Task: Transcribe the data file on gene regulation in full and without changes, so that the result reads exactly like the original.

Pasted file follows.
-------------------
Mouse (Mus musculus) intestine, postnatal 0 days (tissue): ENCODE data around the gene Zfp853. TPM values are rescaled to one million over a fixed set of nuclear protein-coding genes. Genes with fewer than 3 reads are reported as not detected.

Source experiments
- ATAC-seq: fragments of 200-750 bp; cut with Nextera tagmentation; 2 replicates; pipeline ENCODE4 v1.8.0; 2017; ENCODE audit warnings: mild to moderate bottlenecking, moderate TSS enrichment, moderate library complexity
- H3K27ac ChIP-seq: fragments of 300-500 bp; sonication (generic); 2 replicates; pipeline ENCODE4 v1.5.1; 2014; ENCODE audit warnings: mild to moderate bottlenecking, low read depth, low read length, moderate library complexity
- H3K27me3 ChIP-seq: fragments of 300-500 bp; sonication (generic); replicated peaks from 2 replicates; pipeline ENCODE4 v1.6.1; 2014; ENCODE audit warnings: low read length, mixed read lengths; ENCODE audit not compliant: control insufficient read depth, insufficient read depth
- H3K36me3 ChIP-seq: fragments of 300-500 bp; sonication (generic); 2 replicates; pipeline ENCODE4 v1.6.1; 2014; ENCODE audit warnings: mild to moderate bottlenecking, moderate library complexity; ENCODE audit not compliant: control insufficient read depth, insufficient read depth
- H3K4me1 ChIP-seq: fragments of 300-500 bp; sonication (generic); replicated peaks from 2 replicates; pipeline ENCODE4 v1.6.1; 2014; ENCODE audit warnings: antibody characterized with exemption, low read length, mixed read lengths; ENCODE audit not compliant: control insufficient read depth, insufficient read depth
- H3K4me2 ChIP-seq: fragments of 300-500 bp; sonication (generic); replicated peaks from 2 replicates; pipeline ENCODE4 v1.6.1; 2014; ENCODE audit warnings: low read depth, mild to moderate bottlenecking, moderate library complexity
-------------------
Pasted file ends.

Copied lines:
Mouse (Mus musculus) intestine, postnatal 0 days (tissue): ENCODE data around the gene Zfp853. TPM values are rescaled to one million over a fixed set of nuclear protein-coding genes. Genes with fewer than 3 reads are reported as not detected.

Source experiments
- ATAC-seq: fragments of 200-750 bp; cut with Nextera tagmentation; 2 replicates; pipeline ENCODE4 v1.8.0; 2017; ENCODE audit warnings: mild to moderate bottlenecking, moderate TSS enrichment, moderate library complexity
- H3K27ac ChIP-seq: fragments of 300-500 bp; sonication (generic); 2 replicates; pipeline ENCODE4 v1.5.1; 2014; ENCODE audit warnings: mild to moderate bottlenecking, low read depth, low read length, moderate library complexity
- H3K27me3 ChIP-seq: fragments of 300-500 bp; sonication (generic); replicated peaks from 2 replicates; pipeline ENCODE4 v1.6.1; 2014; ENCODE audit warnings: low read length, mixed read lengths; ENCODE audit not compliant: control insufficient read depth, insufficient read depth
- H3K36me3 ChIP-seq: fragments of 300-500 bp; sonication (generic); 2 replicates; pipeline ENCODE4 v1.6.1; 2014; ENCODE audit warnings: mild to moderate bottlenecking, moderate library complexity; ENCODE audit not compliant: control insufficient read depth, insufficient read depth
- H3K4me1 ChIP-seq: fragments of 300-500 bp; sonication (generic); replicated peaks from 2 replicates; pipeline ENCODE4 v1.6.1; 2014; ENCODE audit warnings: antibody characterized with exemption, low read length, mixed read lengths; ENCODE audit not compliant: control insufficient read depth, insufficient read depth
- H3K4me2 ChIP-seq: fragments of 300-500 bp; sonication (generic); replicated peaks from 2 replicates; pipeline ENCODE4 v1.6.1; 2014; ENCODE audit warnings: low read depth, mild to moderate bottlenecking, moderate library complexity